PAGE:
After two decades of dialogue, trade ministers from 164 countries last week struck a last-minute deal on fisheries subsidies. Despite blocking measures by India, which threatened to derail the multilateral agreement, WTO managed to sign a treaty to curb harmful fisheries subsidies.
European fishing industry body Europêche has welcomed the introduction of fishing disciplines globally, similarly to what was done in the EU in the early 2000’s.
‘The sector appreciates the decision by WTO not to extend the scope of the disciplines to cover non-specific fuel subsidies. However, the industry considers the section that refers to fishing in the high seas to be very negative, since it is going to seriously harm part of the EU long-distance fleet that operates in the Southwest Atlantic,’ commented Europêche managing director Daniel Voces, adding that Europêche appreciates the fundamental role played by the European Commission in defending these essential measures for the EU fleet.
‘In light of the geopolitical situation created by the Russian invasion of Ukraine and the global energy crisis we are suffering, this wasn’t the right moment to discuss this matter. The taxation of fuel for fishing would have created an unprecedented large-scale bankruptcy for many fishing companies, since they all depend on fuel and currently there is a lack of technological alternatives.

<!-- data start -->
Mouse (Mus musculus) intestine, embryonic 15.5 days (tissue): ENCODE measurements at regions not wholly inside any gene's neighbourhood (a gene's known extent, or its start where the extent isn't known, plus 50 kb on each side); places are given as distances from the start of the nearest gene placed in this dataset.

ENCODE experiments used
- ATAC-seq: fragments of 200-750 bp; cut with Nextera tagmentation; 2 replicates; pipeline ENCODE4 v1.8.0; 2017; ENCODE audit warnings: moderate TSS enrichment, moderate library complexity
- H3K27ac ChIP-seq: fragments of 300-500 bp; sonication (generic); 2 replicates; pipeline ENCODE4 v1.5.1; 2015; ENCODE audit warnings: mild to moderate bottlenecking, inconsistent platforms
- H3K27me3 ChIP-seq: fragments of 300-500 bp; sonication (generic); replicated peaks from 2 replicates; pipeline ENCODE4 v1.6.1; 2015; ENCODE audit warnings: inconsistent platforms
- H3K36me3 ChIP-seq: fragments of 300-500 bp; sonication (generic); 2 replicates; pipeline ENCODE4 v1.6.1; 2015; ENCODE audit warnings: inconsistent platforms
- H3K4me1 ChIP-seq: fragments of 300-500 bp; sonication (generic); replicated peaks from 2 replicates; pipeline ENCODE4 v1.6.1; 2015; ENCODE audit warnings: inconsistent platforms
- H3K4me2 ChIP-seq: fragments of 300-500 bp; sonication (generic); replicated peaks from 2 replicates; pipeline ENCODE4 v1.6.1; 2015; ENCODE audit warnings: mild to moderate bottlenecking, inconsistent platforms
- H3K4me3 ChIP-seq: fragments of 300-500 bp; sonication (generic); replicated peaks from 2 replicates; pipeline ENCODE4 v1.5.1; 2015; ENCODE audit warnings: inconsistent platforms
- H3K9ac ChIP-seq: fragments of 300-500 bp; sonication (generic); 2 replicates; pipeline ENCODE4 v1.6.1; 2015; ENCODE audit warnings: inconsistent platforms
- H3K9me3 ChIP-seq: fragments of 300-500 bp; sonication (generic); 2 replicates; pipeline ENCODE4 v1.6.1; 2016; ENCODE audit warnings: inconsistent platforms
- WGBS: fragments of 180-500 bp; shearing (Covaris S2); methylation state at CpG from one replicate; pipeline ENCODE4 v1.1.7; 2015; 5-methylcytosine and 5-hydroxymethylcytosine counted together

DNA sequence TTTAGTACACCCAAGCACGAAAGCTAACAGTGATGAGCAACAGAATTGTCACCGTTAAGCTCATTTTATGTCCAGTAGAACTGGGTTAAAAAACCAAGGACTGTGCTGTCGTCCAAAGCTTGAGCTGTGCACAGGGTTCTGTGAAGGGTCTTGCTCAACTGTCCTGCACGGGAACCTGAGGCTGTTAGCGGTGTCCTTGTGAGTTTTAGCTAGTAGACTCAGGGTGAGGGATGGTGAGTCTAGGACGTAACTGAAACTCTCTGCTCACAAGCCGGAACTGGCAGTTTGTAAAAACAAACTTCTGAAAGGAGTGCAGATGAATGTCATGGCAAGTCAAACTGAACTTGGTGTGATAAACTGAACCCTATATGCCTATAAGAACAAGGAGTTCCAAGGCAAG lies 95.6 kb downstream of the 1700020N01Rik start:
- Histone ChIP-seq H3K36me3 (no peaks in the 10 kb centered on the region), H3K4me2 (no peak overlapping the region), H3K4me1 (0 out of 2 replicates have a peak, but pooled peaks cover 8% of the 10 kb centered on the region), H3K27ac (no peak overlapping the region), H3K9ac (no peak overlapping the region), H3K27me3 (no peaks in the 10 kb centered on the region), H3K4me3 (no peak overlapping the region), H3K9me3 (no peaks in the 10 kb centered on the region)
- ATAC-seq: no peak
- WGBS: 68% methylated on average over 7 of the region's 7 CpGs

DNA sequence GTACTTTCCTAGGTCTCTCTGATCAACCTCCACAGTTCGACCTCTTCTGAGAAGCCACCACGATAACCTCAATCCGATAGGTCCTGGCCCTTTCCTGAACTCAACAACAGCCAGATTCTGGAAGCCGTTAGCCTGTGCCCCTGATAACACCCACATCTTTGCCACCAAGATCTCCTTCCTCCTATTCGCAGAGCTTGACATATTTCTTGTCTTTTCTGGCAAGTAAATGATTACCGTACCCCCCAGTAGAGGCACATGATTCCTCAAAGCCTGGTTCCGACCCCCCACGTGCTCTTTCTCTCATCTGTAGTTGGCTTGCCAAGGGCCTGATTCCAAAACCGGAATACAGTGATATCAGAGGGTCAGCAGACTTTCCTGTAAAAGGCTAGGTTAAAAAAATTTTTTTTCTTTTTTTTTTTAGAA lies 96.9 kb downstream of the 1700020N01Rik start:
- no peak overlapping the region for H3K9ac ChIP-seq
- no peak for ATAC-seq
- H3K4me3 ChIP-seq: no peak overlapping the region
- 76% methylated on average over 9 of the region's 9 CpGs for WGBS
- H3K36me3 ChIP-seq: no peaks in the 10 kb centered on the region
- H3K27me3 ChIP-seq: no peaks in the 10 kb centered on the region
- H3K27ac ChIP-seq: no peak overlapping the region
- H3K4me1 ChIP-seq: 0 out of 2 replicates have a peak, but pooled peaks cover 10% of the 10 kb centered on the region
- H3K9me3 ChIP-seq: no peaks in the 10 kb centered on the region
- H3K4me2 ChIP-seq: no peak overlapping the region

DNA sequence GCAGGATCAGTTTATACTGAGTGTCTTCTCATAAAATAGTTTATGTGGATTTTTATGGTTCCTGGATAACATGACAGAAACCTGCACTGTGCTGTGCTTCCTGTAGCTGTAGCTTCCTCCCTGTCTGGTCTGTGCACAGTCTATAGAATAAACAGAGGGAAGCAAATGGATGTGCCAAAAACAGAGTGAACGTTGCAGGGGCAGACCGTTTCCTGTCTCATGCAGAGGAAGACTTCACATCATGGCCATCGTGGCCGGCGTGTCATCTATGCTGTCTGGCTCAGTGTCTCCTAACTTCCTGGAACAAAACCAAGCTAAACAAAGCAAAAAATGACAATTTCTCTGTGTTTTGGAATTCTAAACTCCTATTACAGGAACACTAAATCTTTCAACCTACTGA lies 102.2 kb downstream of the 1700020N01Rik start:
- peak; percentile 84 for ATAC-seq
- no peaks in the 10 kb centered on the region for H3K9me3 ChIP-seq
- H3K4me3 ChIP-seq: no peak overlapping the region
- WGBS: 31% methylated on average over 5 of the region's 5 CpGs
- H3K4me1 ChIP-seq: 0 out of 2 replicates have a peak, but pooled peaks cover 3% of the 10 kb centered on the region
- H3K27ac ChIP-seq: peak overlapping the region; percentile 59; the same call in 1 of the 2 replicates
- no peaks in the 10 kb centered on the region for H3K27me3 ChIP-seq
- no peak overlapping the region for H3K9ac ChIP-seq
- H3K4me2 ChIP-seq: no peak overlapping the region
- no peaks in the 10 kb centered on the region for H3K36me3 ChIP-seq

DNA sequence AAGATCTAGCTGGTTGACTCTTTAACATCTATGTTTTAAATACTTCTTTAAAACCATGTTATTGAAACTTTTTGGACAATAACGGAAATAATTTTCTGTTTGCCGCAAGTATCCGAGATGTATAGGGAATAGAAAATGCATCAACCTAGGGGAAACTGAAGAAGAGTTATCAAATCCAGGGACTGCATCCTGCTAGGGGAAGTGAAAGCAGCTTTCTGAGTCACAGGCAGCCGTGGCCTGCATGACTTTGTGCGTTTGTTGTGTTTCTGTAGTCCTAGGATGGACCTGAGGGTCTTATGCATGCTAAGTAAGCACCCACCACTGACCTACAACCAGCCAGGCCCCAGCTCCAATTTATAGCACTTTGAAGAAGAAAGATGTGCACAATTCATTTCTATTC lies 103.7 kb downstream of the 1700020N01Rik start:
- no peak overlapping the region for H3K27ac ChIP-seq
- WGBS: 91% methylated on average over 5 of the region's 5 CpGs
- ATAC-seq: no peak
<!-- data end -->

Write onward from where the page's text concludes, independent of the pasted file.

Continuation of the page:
We reiterate that fuel tax relief schemes cannot be considered as subsidies and, in the case of the EU, have not contributed to overcapacity or overfishing – quite the opposite.’
The text includes a prohibition of subsidies contributing to illegal, unregulated and unreported (IUU) fishing with first-time transparency provisions.These are highly welcomed by the EU sector. Europêche points out that these provisions are not as ambitious as the funding rules in the EU but will certainly contribute to have an international level playing field and prevent granting funding to lawbreakers (as it is already the case in the EU).
WTO adopted disciplines relating to subsidies for fishing activities targeting an overfished stock, which will only be allowed if measures are implemented to rebuild the stock to a biologically sustainable level. This certainly fits in with the EU’s sector philosophy.
However, it’s not all good news, according to the European fishing body, which remarks that WTO has adopted an absolute prohibition of subsidies for fishing vessels operating in the high seas not regulated by international fisheries management organisations (RFMOs).
They state that this provision will have a negative impact on a relevant part of the EU distant-water fleet operating in the Southwest Atlantic Ocean, whose activities are extremely well regulated and monitored by EU authorities.
‘This is an area where an RFMO could not be set up due to a political dispute over the territorial jurisdiction of the waters. Nonetheless, the EU fleet and its flag States have done their homework mapping and closing fishing grounds where needed and following resolutions of United Nations to protect vulnerable ecosystems,’ Daniel Voces said.
‘The EU has even adopted a dedicated law to manage fishing in this type of areas. These efforts have not been recognised. We regret that WTO has not granted the possibility to maintain subsidies where sustainable management measures are in place, similar to the case of overfished stocks. The EU fleet will pay for the inability of foreign countries to set up an RFMO and for the sins of Asian vessels operating in the same area with little control from their governments.’